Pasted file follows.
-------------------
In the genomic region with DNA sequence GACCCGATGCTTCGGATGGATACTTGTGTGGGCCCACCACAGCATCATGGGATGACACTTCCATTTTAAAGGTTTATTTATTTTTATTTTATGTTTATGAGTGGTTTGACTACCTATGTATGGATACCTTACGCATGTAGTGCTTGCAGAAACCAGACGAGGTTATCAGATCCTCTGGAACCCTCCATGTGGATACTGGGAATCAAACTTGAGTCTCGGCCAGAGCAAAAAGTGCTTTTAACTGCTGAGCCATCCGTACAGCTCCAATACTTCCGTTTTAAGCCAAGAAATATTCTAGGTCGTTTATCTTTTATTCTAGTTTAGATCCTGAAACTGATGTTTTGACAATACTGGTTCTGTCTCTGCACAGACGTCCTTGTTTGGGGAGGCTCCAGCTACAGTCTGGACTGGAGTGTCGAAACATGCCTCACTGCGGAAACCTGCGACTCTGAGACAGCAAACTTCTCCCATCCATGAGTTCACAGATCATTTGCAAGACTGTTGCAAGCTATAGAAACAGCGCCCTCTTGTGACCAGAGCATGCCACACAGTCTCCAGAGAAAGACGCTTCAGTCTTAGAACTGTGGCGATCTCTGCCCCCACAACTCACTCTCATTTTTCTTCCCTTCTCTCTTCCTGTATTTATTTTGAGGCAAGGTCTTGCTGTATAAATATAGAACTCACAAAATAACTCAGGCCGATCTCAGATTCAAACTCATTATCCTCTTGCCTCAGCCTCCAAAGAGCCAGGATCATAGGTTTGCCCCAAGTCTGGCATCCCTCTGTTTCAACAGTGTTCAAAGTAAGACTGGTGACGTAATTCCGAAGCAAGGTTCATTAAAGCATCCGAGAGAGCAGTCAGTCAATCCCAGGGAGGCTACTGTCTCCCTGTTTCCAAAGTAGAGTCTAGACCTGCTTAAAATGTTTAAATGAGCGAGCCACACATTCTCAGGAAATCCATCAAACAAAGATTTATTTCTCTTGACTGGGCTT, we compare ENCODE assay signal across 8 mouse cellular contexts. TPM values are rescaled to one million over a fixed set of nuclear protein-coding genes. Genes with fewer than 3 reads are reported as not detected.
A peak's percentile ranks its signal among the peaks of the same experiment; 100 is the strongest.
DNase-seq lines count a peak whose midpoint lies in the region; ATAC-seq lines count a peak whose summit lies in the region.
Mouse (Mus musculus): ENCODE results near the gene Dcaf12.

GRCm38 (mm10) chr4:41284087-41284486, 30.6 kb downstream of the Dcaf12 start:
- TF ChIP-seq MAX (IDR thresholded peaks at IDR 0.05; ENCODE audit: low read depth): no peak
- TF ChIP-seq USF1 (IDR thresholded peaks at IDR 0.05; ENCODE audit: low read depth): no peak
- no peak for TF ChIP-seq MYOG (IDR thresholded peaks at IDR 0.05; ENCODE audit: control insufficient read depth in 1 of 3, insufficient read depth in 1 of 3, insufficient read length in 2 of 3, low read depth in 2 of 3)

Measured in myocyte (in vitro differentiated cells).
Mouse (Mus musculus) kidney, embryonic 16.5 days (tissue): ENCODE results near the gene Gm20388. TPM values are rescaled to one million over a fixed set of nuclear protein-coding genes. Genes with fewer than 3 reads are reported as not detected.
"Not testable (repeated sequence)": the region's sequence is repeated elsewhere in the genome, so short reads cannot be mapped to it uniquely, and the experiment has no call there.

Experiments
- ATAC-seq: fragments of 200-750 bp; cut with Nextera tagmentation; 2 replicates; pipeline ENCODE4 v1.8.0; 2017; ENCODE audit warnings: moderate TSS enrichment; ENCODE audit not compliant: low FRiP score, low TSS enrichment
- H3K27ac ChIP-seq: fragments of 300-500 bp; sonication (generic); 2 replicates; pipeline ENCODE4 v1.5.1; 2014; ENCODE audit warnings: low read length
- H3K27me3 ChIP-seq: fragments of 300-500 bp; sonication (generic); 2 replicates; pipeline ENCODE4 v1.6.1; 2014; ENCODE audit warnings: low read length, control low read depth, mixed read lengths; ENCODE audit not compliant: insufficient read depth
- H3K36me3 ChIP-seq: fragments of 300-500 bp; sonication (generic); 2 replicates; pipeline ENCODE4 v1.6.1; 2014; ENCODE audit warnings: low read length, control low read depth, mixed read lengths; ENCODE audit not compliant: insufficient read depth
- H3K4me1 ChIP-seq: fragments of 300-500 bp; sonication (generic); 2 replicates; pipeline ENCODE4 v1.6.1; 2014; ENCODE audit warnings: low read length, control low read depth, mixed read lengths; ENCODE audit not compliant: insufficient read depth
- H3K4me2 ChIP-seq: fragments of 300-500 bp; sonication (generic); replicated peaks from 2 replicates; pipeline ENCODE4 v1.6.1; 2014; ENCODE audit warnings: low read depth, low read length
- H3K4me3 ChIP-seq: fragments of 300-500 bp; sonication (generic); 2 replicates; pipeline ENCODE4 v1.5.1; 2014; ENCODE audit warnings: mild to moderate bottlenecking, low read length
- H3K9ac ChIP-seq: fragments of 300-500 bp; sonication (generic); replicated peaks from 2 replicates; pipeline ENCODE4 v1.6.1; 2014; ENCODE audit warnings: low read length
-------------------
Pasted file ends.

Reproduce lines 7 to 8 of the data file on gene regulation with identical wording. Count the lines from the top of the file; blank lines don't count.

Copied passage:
- TF ChIP-seq USF1 (IDR thresholded peaks at IDR 0.05; ENCODE audit: low read depth): no peak
- no peak for TF ChIP-seq MYOG (IDR thresholded peaks at IDR 0.05; ENCODE audit: control insufficient read depth in 1 of 3, insufficient read depth in 1 of 3, insufficient read length in 2 of 3, low read depth in 2 of 3)